What do you call a keyboard with no markings? A good idea!


May 26, 2005

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May 27, 2005 The human mind has an incredible ability to adapt – and that’s the big idea behind the Das Keyboard and its complete lack of key markings. Since there are no keys to look at when typing, the theory is that your brain will quickly adapt and memorize the key positions and you will find yourself typing a lot faster with more accuracy in no time. Given that the world is full of hunt-and-peck typists, this would seem to be an idea with plenty of potential as the keyboard remains the predominant input device for the ever-increasing number of computers. The Das Keyboard inventors also claim “it is amazing how slow typers almost double their speed and quick typers become blazing fast!” And what a statement about yourself for all to see. You’ll be the talk of the town. “XXXX has no markings on their keyboard, how cool is that?”

Now Das Keyboard is not just a keyboard for masochists, as it does appear to have some clever ergonomic design built into it. The inventors of Das keyboard claim that most keyboards operate on the premise that every key is designed to require 55 grams of force to register a keystroke, regardless of the strength or delicacy of the different pinkies you use.

Recognising that all pinkies aren’t of the same strength, Das Keyboard has been designed with five different groups of keys that require appropriate levels of force besaed on the fingers that are supposed to strike them if you were indeed a model touch-typist.

The keys are divided into groups and their feedback springs are weighted differently; from 35 grams to 80 grams, which correspond to the strength of the finger that touches the keys. The result is apparently more comfort for your hands, though we’d imagine that you’d quickly recognise the different feel of the keys and this would aid in adapting to the new keyboard too.

Das Keyboard claims its ketboard is ultra high premium, built using premium switch technology that rivals or surpasses the best keyboards available elsewhere and that the keys are factory tested to withstand over 20 million keystrokes, providing the ultimate in comfort and durability.

Which at US$79.99 kinda makes it worth trying out one in your office. If it does make you more accurate, maybe you can pass it from person to person each month and get a major productivity and accuracy boost … and we’d be pleased to hear from anyone who has tried it.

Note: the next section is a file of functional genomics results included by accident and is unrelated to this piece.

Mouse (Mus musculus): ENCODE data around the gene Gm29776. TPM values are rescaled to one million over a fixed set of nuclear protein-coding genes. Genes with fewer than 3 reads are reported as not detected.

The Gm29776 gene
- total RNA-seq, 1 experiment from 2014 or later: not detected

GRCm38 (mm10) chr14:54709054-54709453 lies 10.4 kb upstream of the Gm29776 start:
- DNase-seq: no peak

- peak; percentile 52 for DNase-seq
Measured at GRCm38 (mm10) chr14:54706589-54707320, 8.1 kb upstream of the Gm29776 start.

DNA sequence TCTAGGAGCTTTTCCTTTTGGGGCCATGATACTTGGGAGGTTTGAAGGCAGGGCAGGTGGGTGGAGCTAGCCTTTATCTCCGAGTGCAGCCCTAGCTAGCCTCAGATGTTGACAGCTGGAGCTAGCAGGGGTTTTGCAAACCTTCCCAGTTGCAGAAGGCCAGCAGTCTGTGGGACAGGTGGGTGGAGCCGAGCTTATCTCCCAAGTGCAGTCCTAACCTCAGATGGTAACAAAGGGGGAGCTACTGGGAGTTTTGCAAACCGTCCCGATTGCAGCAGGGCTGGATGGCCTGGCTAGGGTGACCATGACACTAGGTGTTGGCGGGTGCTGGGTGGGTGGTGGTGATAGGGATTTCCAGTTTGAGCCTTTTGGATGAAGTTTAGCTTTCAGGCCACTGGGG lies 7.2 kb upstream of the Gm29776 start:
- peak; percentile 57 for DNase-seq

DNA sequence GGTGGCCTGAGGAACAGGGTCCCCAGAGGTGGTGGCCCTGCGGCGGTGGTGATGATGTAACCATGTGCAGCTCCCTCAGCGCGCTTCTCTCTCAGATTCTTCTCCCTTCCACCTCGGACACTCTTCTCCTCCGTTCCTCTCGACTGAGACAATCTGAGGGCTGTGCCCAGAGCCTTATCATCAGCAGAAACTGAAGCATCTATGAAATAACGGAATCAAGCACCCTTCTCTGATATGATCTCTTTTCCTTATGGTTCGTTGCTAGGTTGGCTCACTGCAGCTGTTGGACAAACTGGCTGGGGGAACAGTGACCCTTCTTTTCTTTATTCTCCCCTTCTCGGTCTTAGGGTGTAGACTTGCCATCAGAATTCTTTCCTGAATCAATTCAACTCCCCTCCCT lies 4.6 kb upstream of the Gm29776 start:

Das Keyboard is compatible with all modern operating systems and if you are not satisfied with your purchase, you may return it within 30 days for a full refund or exchange.

And the name? It’s German for “the Keyboard.”

About the Author
Mike Hanlon Mike grew up thinking he would become a mathematician, accidentally started motorcycle racing, got a job writing road tests for a motorcycle magazine while at university, and became a writer. As a travelling photojournalist during his early career, his work was published in a dozen languages across 20+ countries. He went on to edit or manage over 50 print publications, with target audiences ranging from pensioners to plumbers, many different sports, many car and motorcycle magazines, with many more in the fields of communication - narrow subject magazines on topics such as advertising, marketing, visual communications, design, presentation and direct marketing. Then came the internet and Mike managed internet projects for Australia's largest multimedia company, (Australia's largest Telco), (Australia's largest employment site),,, and a dozen other internet start-ups before founding Gizmag in 2002. Now he writes and thinks. All articles by Mike Hanlon

It would also be good for switching the keyboard layout for different users.


Except that it\'s not actually that good if you use another layout. Different keyboard layouts also have slightly differing amount of keys and different positions.

Roni Eskola
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